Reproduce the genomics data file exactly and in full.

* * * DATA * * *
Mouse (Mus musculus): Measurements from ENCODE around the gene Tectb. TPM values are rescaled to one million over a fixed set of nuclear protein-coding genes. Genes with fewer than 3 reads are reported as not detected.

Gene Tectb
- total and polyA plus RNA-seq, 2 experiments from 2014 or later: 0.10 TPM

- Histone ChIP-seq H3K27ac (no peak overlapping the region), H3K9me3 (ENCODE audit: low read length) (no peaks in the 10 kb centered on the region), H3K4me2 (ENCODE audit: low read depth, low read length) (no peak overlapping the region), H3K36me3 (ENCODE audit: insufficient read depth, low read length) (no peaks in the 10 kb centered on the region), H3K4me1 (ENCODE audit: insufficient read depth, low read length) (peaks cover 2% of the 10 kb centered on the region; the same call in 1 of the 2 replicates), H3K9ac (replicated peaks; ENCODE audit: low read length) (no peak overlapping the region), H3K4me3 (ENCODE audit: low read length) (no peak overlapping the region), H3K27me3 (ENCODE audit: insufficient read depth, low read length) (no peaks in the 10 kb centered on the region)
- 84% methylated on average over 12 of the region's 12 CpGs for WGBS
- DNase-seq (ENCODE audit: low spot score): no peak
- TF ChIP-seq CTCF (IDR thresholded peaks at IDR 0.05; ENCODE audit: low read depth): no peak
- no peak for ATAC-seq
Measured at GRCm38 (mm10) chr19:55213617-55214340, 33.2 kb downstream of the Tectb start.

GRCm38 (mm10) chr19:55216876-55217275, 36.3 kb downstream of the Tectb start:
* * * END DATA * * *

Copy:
Mouse (Mus musculus): Measurements from ENCODE around the gene Tectb. TPM values are rescaled to one million over a fixed set of nuclear protein-coding genes. Genes with fewer than 3 reads are reported as not detected.

Gene Tectb
- total and polyA plus RNA-seq, 2 experiments from 2014 or later: 0.10 TPM

- Histone ChIP-seq H3K27ac (no peak overlapping the region), H3K9me3 (ENCODE audit: low read length) (no peaks in the 10 kb centered on the region), H3K4me2 (ENCODE audit: low read depth, low read length) (no peak overlapping the region), H3K36me3 (ENCODE audit: insufficient read depth, low read length) (no peaks in the 10 kb centered on the region), H3K4me1 (ENCODE audit: insufficient read depth, low read length) (peaks cover 2% of the 10 kb centered on the region; the same call in 1 of the 2 replicates), H3K9ac (replicated peaks; ENCODE audit: low read length) (no peak overlapping the region), H3K4me3 (ENCODE audit: low read length) (no peak overlapping the region), H3K27me3 (ENCODE audit: insufficient read depth, low read length) (no peaks in the 10 kb centered on the region)
- 84% methylated on average over 12 of the region's 12 CpGs for WGBS
- DNase-seq (ENCODE audit: low spot score): no peak
- TF ChIP-seq CTCF (IDR thresholded peaks at IDR 0.05; ENCODE audit: low read depth): no peak
- no peak for ATAC-seq
Measured at GRCm38 (mm10) chr19:55213617-55214340, 33.2 kb downstream of the Tectb start.

GRCm38 (mm10) chr19:55216876-55217275, 36.3 kb downstream of the Tectb start: